The wind has been an unpleasant challenge. I don’t blame the camera. It’s more a mic issue I’m guessing. The Nolan has a wind curtain that fits under the chin of the helmet. I need to find that to see if it will cut down on the wind noise. One some YouTube videos the wind is awful, on others, using the same camera, the wind is almost nonexistent. Weather conditions surely matter and we’ve had some truly windy days. Helmet style and quality surely matters too. Still, I’d like to get the wind interference under better control. Otherwise, I have no complaints.

Loving the Sena Prism Tube--and being back on two wheels...


6 comments:

Steve Williams said...

Thanks for posting the review and the video. I've been looking at the specs on the Sena for awhile and wondering if it might not be an easier tool that the GoPro I have. Would really be nice to have a voice confirmation of the thing recording and not recording. Like you, I've been caught a few times with it not doing what I thought it was doing.

What's kept me from doing much is the challenge of audio while riding, and the monotony of endless wide-angle POV shots. I confess to a certain degree of uneasiness watching them -- I feel like I'm waiting for a crash to happen since they all look so much like the crash videos I see on YouTube.

I'll keep an eye to see whether you enter the moto V-logging world with both feet!

Steve Williams
Scooter in the Sticks

RichardM said...

If you have a couple of other cameras running at the same time, you can switch between them in post but still use the single audio track from the Sena. This would eliminate the wide-angle POV monotony that Steve mentions. Especially if you still have the other cameras. For any video the audio is the trickiest part.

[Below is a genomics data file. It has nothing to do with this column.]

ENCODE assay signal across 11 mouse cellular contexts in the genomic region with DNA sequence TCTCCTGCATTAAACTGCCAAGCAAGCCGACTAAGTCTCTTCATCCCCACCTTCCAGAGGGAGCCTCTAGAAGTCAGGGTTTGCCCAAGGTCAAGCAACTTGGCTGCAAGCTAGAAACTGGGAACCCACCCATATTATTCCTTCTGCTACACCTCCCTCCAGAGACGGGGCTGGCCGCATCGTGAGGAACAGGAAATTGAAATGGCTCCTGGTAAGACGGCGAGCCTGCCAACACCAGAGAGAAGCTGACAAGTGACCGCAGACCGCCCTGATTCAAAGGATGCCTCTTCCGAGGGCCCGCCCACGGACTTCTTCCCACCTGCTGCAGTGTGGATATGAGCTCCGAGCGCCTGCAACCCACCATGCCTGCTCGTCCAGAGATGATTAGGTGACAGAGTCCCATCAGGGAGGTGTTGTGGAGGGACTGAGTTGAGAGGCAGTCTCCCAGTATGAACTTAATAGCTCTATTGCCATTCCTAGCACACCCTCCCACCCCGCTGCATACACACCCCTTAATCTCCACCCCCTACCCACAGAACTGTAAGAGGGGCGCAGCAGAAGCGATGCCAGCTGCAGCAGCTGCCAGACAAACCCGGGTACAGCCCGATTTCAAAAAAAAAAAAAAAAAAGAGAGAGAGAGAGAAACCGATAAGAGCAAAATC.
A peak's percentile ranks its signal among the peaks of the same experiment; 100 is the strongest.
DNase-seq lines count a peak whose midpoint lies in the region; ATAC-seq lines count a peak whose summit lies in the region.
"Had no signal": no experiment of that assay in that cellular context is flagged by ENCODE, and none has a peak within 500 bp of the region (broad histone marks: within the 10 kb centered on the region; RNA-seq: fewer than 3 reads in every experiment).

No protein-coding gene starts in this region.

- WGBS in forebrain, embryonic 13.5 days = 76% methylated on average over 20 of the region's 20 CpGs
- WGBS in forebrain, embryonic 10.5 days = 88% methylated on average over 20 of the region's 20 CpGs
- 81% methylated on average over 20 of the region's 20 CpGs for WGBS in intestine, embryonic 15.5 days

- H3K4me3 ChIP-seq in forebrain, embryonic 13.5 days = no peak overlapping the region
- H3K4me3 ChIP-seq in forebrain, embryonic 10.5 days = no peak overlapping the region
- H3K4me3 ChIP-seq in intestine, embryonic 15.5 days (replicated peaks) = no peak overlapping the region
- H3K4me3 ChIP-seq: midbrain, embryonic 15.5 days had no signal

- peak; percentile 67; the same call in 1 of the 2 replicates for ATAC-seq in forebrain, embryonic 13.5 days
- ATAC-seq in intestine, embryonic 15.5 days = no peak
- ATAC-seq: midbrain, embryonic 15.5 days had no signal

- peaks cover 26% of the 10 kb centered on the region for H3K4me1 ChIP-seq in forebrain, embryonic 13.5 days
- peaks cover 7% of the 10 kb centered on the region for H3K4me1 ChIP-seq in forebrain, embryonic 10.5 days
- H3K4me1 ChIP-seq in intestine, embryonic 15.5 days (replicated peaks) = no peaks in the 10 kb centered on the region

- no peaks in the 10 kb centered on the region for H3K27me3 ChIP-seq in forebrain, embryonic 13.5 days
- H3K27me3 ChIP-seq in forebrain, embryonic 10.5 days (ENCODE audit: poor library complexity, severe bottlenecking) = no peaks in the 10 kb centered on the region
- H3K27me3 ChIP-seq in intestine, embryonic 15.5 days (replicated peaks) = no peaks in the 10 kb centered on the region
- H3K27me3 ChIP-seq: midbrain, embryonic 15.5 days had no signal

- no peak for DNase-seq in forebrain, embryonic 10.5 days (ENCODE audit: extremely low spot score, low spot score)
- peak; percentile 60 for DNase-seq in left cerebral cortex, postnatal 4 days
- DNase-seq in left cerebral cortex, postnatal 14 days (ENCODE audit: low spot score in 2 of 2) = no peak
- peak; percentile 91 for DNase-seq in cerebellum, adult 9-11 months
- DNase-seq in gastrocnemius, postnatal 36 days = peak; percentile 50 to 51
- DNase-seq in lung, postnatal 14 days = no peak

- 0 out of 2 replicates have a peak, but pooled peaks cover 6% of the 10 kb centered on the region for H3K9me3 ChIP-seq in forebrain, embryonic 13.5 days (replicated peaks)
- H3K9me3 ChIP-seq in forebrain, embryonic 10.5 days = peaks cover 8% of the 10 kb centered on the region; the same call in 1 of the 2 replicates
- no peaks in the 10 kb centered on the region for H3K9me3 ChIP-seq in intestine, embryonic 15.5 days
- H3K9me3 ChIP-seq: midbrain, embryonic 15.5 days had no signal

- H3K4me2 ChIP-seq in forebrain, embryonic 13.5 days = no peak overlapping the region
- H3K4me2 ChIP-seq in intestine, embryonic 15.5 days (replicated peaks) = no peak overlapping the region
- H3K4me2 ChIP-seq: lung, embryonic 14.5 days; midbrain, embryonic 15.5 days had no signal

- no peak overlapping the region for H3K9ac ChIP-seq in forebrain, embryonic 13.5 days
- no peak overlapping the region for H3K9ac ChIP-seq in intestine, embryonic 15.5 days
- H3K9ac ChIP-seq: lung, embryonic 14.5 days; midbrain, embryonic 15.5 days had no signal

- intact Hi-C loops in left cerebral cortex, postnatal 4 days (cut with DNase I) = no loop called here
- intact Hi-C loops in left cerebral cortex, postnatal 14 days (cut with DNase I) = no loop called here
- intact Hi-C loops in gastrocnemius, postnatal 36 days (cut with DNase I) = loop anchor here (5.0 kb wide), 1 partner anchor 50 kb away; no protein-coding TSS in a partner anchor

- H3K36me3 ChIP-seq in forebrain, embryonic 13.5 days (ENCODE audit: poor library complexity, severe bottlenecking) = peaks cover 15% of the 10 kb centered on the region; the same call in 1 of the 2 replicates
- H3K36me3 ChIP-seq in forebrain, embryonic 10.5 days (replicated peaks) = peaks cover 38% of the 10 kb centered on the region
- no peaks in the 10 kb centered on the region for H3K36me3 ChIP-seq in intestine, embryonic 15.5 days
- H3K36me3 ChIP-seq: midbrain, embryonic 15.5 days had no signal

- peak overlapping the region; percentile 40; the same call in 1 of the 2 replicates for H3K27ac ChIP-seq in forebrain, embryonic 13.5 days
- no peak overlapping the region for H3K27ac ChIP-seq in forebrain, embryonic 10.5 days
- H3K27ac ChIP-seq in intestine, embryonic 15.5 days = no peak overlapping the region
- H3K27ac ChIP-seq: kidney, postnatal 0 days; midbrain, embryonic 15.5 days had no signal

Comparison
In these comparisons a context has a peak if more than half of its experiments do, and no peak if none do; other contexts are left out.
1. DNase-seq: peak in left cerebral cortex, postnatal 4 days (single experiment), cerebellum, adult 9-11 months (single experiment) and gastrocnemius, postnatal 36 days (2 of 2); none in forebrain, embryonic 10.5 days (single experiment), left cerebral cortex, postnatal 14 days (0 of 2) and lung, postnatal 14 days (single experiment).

I thought about doing this but never have much to say. I've occasionally added another audio track in post.

Sojourner's Moto Tales said...

Thanks Steve,

I know that "uneasiness"...I stay as far away as possible from those motorcycle crash videos. They literally give me nightmares. I hear you on the "monotony" of the wide-angle. My Drift allows some manipulation of that--if I'm remembering its features correctly. It ends up being a trade off for me. The simplicity of the Sena won me over. I don't want to fiddle with anything while riding--even activating the wrist watch-like device for the Drift bothered me. That I can turn the Sena on before mounting the bike and hear the prompt that it's working and turn it off whenever I happen to stop--and it's relatively cheap price--made it a no-brainer to try out. Yes, I'll have to deal with the wide angle tedium should I actually decide to make this leap into the great unknown.

Sojourner's Moto Tales said...

Thanks Richard,

I admire those of you who run multiple cameras. I certainly have amassed the cameras to do so. But, at the moment, I lack the will. Perhaps it's due to a lack of knowledge/patience. I found using the other cameras rather frustrating, which is why I abandoned each. Besides the Sena, I have three other cameras (traded the GoPro). I might try to ease into using one more camera but it sounds like more work than I might want to do. You're right. It was always audio and excessive fiddling that did me in...I'll be checking in on you to see what I might be able to learn. Thanks!

Charlie6 said...

Something's up with the video, says "not available"?

Sojourner's Moto Tales said...

Hi Charlie6,

Yes. Something to do with YouTube permissions and verification that I am who I say I am? I've been waiting on them to activate the upload AGAIN! So far, I've heard nothing more. Rather frustrating. Thanks for dropping by.